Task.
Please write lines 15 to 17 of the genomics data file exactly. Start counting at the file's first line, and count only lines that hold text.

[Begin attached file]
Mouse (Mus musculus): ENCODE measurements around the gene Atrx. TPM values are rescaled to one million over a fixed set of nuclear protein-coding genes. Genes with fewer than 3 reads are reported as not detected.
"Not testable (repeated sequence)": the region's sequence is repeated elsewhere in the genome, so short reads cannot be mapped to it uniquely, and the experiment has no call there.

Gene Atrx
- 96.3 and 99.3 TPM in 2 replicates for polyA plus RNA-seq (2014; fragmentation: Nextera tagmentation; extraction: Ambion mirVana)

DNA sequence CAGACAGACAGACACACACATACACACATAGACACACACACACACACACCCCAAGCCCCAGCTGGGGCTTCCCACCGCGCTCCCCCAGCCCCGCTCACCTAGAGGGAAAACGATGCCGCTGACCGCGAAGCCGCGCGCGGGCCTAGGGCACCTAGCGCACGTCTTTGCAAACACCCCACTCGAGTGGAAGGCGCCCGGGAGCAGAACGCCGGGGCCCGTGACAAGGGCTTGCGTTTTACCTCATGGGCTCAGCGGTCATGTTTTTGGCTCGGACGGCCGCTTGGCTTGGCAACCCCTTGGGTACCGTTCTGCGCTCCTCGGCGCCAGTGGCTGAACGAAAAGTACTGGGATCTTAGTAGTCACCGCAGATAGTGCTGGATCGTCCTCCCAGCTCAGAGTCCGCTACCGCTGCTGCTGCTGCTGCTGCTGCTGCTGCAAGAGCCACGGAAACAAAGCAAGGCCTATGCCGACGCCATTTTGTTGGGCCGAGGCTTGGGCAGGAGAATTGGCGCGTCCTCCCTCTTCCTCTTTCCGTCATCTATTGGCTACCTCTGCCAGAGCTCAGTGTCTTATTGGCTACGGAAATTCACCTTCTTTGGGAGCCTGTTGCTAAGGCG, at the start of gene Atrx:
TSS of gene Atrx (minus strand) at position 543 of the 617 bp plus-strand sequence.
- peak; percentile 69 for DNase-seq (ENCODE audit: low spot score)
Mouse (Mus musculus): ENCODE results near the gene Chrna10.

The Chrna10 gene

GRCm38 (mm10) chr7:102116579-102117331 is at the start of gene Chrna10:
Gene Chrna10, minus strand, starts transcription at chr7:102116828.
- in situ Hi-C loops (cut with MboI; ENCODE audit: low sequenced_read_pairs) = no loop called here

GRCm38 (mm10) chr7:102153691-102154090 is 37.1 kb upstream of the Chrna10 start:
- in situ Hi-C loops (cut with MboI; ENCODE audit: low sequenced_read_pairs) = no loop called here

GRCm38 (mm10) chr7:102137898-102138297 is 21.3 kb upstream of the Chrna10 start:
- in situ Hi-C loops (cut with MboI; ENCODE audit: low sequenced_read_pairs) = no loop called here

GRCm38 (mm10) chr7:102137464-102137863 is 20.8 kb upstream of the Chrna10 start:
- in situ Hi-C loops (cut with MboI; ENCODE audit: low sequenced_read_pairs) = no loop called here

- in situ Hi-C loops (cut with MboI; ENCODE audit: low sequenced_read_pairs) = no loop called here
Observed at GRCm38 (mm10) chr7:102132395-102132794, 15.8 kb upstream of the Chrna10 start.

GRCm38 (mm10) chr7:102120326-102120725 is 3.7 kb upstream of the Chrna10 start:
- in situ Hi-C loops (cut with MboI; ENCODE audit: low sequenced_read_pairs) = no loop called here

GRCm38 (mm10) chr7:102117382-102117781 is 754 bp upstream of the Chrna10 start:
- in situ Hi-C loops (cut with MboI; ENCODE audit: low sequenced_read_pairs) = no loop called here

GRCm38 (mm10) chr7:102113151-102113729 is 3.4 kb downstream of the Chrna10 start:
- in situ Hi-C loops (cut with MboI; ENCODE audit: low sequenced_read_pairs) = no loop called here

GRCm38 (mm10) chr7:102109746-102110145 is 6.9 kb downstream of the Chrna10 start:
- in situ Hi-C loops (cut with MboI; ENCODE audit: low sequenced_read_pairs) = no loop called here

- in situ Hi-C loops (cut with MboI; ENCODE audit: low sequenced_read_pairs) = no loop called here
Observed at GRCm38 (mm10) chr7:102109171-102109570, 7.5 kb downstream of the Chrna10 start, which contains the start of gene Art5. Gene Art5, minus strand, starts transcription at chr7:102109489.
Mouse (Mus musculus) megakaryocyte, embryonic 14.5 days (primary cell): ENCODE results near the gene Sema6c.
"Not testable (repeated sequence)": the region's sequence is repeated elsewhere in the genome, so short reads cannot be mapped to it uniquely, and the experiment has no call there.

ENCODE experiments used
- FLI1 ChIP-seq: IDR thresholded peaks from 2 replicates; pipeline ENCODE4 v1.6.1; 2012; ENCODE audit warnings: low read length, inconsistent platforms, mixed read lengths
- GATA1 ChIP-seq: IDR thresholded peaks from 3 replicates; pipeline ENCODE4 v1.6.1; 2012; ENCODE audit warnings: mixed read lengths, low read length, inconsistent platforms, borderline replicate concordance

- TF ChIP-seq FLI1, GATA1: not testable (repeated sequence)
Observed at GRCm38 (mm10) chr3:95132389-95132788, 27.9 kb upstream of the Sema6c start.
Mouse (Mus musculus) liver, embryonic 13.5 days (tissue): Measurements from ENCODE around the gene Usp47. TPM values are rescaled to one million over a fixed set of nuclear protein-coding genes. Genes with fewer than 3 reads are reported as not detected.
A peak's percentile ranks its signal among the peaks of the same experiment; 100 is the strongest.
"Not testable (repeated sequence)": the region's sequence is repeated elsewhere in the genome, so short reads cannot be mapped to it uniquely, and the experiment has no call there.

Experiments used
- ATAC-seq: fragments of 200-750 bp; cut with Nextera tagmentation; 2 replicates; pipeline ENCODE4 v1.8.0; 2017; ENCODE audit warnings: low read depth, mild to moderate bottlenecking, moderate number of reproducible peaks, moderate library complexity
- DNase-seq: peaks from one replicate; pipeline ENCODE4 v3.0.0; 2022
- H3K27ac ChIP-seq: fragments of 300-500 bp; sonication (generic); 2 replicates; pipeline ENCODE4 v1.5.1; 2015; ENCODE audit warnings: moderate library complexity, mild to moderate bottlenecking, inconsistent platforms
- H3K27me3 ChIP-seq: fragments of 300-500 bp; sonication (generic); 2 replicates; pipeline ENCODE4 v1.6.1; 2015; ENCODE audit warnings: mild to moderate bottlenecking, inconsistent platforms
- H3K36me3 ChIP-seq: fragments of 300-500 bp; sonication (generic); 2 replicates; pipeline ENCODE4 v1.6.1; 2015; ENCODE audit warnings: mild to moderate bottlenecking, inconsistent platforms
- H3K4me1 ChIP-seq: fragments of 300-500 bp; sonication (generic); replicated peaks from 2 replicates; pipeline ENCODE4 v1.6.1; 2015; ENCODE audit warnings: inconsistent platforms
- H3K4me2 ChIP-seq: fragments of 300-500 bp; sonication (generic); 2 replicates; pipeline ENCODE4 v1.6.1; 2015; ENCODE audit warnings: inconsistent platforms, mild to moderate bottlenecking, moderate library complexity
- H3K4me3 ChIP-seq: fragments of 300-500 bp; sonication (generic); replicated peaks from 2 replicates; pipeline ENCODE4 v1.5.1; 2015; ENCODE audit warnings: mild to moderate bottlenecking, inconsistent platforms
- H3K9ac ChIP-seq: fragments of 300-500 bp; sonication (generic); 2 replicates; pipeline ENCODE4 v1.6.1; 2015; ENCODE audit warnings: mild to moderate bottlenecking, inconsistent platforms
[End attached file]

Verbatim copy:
GRCm38 (mm10) chr7:102137898-102138297 is 21.3 kb upstream of the Chrna10 start:
- in situ Hi-C loops (cut with MboI; ENCODE audit: low sequenced_read_pairs) = no loop called here

GRCm38 (mm10) chr7:102137464-102137863 is 20.8 kb upstream of the Chrna10 start: